Monday, 21 January 2008

This Week's Poll 21/1/08

If you want to do more than just click comment on this post.

Last week's poll. Should Home Mission stop funding churches opposed to women ministers? 17 votes in total, 10 yes, 7 no. One more vote - tricky one this, I reckon Dick's comment carries more weight than some of those who replied appeared to ready to give it. The difference between this and opposition to black people in ministry is surely, from Dick's perspective, that the Church is agreed (at least in theory) on race and ministry where it clearly isn't on women in ministry. However, I do reckon some issues are so fundamental to the heart of the gospel that we may need to go ahead and use power (subject of course to agreeing to act) to further the cause. So I vote "yes".

Wednesday, 16 January 2008

Evangelical - Muslim Dialogue

Encouraging news from Ekklesia.

Sounds like my kind of dialogue

Private Schools, Charity Law ... and the Hand of God?

According to the BBC private schools may lose their chariable status if they cannot show that they offer genuine benefits to wider society. Failing to establish that they are not "exclusive clubs" and failing to show that they are "outward looking and inclusive" will mean having to forgo the financial benefits and enhanced reputation that comes with recognition as a charity.

Mmmmmm .... By the same criteria I can think of lots of churches who should be looking over their shoulder lest the charity man come a knocking. Or is that the hand of God at the church door?

For the full BBC report see here.

Saturday, 12 January 2008

Header Headache

Why does blogger keep slicing my header in half?

This Week's Poll 12/1/08

If you want to do more than click, comment on this post.
(A bit in-house-Baptist this week. For those who don't dwell in this particular denominational domicile, Home Mission is the central source of top up funding for those churches and ministries that can't afford to meet all the costs of a paid minister.)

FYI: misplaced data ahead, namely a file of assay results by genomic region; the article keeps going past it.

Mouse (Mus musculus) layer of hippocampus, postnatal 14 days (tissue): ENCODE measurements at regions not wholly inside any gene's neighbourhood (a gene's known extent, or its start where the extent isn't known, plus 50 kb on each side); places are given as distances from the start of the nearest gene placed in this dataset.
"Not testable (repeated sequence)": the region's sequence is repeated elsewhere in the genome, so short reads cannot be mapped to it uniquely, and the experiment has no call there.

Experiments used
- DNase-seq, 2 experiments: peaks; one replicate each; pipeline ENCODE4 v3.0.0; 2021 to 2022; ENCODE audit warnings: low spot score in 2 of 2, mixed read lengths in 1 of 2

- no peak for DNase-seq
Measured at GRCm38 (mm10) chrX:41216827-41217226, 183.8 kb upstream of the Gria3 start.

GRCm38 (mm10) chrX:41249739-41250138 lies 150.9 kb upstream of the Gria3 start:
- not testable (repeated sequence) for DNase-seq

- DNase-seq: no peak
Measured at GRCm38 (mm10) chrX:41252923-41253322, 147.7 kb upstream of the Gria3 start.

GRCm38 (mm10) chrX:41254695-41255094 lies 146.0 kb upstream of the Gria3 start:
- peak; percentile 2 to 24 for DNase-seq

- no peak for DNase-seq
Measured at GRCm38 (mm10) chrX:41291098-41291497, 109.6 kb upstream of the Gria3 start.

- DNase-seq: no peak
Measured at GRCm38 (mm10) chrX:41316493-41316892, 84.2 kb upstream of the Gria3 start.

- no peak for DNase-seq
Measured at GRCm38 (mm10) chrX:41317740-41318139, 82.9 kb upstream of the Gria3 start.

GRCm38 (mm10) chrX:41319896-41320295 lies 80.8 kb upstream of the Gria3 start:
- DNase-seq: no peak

Last week's poll: "monocultural church" is a contradiction in terms, 8 votes in total, 4 agree, 4 disagree, one more vote, I vote disagree.
(As Catriona pointed out, it all depends on whether you are referring to local congregations - in which case culture-specific church can be a necessary and indeed very good thing, even if it still falls short of the ultimate ideal - or to the wider church - in which case, contradiction in terms, no question.)

Wednesday, 9 January 2008

Elaine Storkey Sues Jim Jones Over Wycliffe Hall

The wrong kind of Evangelical? Check out Ekklesia for a rather sad piece of news

Progressive Evangelicals

 blog it
That's another label to add to your list!. Hadn't intended devoting so much space to this issue but Jodie's challenge that I should explain how I label myself reminded me of the generous orthodoxy site. It's an American based resource centre cum network cum think tank that tries to chart a way beyond old dichotomies. Check out the link in the sidebar.

(As an aside it's interesting that the two issues which seem to have generated most reaction on this site so far have both been to do with identity.)

Friday, 4 January 2008

This Week's Poll 4/1/08

If you want to do more than just click comment on this post.

Last week's poll: When describing Christians the labels conservative, evangelical, radical and liberal are completely past their sell by date. 14 votes, 7 agree, 7 disagree. One more vote, I vote "disagree".

Sooo Not Dead

Nate and the dinosaur
Originally uploaded by holgaguy
This is the last of my three posts arising from comments on the poll relating to conservatives/evangelicals, liberals/radicals and evangelism.

I have to confess that some of the comments irked me. Let me respond first of all to Graham and Tim’s observations.

Graham expressed surprise that anyone still used the labels in question and Tim was of the opinion that the terms were “so twentieth century” and tells us that he is in the habit of “ignoring people who use such labels.”

I am tempted to ask if Graham and Tim are living so much on the cutting edge of the brave new postmodern world that they have lost touch with the world as it actually is. They may well want to get beyond the era of evangelicals and liberals but I have to tell them we certainly ain’t there yet.